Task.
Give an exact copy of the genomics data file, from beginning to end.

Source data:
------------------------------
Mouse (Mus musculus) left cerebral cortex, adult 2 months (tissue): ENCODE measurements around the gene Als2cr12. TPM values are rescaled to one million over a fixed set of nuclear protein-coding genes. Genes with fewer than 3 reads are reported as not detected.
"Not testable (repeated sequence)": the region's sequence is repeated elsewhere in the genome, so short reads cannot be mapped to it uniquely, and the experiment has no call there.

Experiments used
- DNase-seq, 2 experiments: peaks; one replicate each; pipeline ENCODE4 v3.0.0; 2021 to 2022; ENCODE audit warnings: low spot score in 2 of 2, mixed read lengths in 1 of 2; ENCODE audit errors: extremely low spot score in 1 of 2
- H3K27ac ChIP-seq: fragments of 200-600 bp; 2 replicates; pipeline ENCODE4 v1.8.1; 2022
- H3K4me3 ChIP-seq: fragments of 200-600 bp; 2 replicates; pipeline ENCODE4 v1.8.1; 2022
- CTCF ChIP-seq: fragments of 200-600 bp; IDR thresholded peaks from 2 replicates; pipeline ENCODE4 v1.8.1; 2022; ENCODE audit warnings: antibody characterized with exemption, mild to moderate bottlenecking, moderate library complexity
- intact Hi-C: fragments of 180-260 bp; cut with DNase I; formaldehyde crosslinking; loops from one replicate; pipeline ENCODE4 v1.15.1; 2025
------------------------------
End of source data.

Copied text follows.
Mouse (Mus musculus) left cerebral cortex, adult 2 months (tissue): ENCODE measurements around the gene Als2cr12. TPM values are rescaled to one million over a fixed set of nuclear protein-coding genes. Genes with fewer than 3 reads are reported as not detected.
"Not testable (repeated sequence)": the region's sequence is repeated elsewhere in the genome, so short reads cannot be mapped to it uniquely, and the experiment has no call there.

Experiments used
- DNase-seq, 2 experiments: peaks; one replicate each; pipeline ENCODE4 v3.0.0; 2021 to 2022; ENCODE audit warnings: low spot score in 2 of 2, mixed read lengths in 1 of 2; ENCODE audit errors: extremely low spot score in 1 of 2
- H3K27ac ChIP-seq: fragments of 200-600 bp; 2 replicates; pipeline ENCODE4 v1.8.1; 2022
- H3K4me3 ChIP-seq: fragments of 200-600 bp; 2 replicates; pipeline ENCODE4 v1.8.1; 2022
- CTCF ChIP-seq: fragments of 200-600 bp; IDR thresholded peaks from 2 replicates; pipeline ENCODE4 v1.8.1; 2022; ENCODE audit warnings: antibody characterized with exemption, mild to moderate bottlenecking, moderate library complexity
- intact Hi-C: fragments of 180-260 bp; cut with DNase I; formaldehyde crosslinking; loops from one replicate; pipeline ENCODE4 v1.15.1; 2025